Judith L. Roth is a children’s author and poet. Her poetry has appeared in more than a dozen magazines, and together with her husband, she's had over 50 children's songs published.
Her newest book, SERENDIPITY & ME, is a middle-grade novel-in-verse. School Library Journal said of this book: "This is a compassionately told tale, reminiscent in tone of Katherine Paterson’s Bridge to Terabithia (HarperCollins, 1977) and Cynthia Rylant’s Missing May (Orchard, 1991)." SERENDIPITY & ME was released by Viking in February 2013.
Welcome, Judy! Thank you for joining us during poetry month! You and I have been friends and have shared many critiques in the past. You have such a beautiful way with words, and I’m so happy to be able to share you and your work here!
At what age did you begin to have an interest in writing poetry?
I started writing four-line rhyming poems when I was about 8. By the time I was in junior high, I’d moved on to free verse. In high school, I spent all of geometry class writing poetry. And yes, I almost did fail that class, but I was brought back from the brink. In a high school creative writing class, I learned how to write my favorite form of structured poetry, the Italian sonnet.
Do your poems come easy for you, or do you spend a lot of time writing a poem?
Free verse poetry is the most natural form of writing for me. I spend the most time of poem-writing on the little word tweaks. But that’s fun, too. The hardest parts for me in a novel-in-verse are plotting and putting in more detail.
SERENDIPITY & ME is your first novel-in-verse. Judy, I know that you love cats, but was there anything in particular that inspired you to write this book?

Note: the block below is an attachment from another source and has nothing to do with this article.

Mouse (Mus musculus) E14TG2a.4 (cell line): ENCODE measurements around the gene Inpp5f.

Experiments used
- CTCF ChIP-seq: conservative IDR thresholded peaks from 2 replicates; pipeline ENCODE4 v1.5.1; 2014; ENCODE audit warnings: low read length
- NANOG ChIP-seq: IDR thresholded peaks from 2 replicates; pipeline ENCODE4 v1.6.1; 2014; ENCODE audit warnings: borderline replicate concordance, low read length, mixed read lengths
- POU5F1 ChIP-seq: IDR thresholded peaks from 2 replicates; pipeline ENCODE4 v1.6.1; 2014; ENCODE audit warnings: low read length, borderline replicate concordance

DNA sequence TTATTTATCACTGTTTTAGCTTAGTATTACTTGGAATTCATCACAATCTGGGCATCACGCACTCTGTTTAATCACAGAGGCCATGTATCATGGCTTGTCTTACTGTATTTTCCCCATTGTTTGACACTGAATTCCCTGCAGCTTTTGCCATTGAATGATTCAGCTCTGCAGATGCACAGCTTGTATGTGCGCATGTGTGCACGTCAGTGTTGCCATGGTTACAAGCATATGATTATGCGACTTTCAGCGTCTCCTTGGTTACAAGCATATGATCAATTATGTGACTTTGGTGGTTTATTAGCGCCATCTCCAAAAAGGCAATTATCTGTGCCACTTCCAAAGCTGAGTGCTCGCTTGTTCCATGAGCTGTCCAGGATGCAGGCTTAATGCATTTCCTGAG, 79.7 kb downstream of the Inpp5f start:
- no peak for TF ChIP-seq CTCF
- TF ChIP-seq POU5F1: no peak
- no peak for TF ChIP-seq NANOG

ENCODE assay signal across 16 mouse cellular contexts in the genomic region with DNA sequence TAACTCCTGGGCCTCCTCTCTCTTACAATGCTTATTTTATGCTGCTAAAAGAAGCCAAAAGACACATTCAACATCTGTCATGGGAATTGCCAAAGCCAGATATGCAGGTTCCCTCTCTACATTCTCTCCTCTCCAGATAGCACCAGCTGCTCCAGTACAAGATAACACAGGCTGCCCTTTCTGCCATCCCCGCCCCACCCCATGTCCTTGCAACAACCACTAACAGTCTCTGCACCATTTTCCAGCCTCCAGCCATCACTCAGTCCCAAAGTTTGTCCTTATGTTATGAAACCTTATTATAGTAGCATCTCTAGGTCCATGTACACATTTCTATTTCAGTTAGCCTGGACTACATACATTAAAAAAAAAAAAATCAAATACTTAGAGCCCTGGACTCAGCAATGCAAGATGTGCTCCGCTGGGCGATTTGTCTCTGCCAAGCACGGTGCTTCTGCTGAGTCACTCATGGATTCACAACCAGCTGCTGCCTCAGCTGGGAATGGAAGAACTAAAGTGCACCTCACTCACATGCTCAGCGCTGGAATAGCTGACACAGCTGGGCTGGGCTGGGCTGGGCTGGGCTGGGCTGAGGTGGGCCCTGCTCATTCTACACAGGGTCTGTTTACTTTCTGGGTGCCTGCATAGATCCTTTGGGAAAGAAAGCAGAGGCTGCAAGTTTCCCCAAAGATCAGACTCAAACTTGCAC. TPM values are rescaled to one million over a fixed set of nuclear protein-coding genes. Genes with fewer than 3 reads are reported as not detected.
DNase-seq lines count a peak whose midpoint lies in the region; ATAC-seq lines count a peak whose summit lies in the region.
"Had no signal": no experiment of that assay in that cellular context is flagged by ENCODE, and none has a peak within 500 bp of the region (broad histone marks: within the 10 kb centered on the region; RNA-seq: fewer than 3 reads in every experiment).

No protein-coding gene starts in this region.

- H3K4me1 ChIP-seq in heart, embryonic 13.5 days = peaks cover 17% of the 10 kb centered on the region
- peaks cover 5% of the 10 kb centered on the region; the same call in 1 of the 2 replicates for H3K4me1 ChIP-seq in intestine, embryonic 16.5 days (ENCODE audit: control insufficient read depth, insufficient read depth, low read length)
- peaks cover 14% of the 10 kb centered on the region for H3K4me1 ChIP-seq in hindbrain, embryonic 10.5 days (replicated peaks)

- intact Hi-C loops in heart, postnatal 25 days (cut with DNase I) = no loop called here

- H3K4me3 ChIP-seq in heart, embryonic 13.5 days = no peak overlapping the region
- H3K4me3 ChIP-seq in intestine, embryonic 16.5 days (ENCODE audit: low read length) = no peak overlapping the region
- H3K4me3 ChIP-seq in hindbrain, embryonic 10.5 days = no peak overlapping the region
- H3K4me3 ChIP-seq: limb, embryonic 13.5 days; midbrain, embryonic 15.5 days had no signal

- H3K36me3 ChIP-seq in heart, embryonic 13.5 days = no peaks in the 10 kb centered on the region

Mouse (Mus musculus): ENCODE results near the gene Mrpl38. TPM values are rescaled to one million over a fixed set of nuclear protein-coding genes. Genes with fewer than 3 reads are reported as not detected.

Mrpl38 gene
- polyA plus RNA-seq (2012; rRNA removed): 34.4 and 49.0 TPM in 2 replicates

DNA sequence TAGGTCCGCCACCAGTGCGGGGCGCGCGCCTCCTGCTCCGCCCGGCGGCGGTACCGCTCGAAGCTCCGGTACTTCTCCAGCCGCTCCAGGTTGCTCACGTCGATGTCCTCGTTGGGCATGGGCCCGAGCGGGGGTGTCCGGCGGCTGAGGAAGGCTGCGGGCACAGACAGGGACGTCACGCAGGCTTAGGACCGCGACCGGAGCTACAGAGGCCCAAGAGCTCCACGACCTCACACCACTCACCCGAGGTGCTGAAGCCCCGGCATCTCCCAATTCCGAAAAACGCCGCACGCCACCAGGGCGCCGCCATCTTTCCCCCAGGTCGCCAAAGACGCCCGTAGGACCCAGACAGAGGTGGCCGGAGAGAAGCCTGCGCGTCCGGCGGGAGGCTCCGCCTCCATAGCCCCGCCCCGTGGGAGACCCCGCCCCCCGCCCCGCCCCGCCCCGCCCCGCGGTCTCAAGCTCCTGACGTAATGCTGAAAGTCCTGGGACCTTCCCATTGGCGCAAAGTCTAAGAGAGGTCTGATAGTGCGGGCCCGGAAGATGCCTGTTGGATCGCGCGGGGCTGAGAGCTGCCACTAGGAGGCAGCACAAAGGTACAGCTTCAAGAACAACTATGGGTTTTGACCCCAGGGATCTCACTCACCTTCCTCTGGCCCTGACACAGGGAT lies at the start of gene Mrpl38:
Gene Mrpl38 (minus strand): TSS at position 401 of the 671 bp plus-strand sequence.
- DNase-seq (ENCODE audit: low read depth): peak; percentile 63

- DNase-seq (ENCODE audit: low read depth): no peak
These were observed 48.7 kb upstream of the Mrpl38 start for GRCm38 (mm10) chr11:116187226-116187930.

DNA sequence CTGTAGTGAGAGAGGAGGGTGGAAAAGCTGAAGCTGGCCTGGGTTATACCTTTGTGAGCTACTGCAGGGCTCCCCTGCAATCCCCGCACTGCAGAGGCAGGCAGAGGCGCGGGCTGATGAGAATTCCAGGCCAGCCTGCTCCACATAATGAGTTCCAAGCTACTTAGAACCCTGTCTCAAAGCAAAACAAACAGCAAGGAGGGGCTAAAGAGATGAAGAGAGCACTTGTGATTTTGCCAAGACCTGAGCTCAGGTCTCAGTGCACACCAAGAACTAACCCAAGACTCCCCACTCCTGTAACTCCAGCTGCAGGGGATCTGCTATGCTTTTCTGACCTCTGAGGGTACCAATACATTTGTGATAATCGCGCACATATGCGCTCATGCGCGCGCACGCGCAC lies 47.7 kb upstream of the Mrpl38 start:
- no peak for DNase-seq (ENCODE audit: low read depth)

I don’t really know where this book came from. It started as a picture book of poems. The voice of Sara just came out. I think there were 17 poems, and that seemed like enough of a story to me. But an editor said she thought I had more to say about this father and daughter, and it ended up that I did (when prodded). The setting is from my college years where I hid a cat in the dorm. Since I went to college in Central California (Fresno Pacific), it seemed natural to put Sara and her father there as well.
Did you need to do any research when writing this book?
I had to learn a lot about Peter Pan (the book) and Sara Teasdale (the poet). I started off just learning about them online, but found soon enough that I needed the actual books in my hands. That fed right into my book addiction and collection. I found a great copy of “Love Songs” by Sara Teasdale online, a 1926 edition. So cool.
What can you tell us about the revision process once your book was accepted?
There was so much more to it than I expected. The first words I heard were, “since you’ve already done the heavy lifting, the revision won’t be too difficult.” Then there were four single-space pages of revision notes. After those revisions were made, I got another four single-space pages of revision notes. After those revisions were made….ad infinitum, it seemed. But there was a publishing deadline, so at some point it was deemed ready to go to copyediting. Which brought up another slew of corrections, revisions, and appraisals. I am amazed at all the work that goes into a novel after it’s been accepted. And the number of people who are involved in making sure it’s as good as it can be. It’s a little overwhelming, but very satisfying.
Most of your book is written in free verse, but the voice of Sara's mother comes through in other forms, like the sonnet on page 274. What can you tell us about this particular poem?
This poem didn’t end up in the novel until the end of the revision process. It’s the first poem of mine that was ever accepted, but it never got published because of the death of the publisher. So it is finally published, 33 years after that first acceptance. I think the editor wanted the mother’s poetry to be more grown-up, so I put in a structured poem.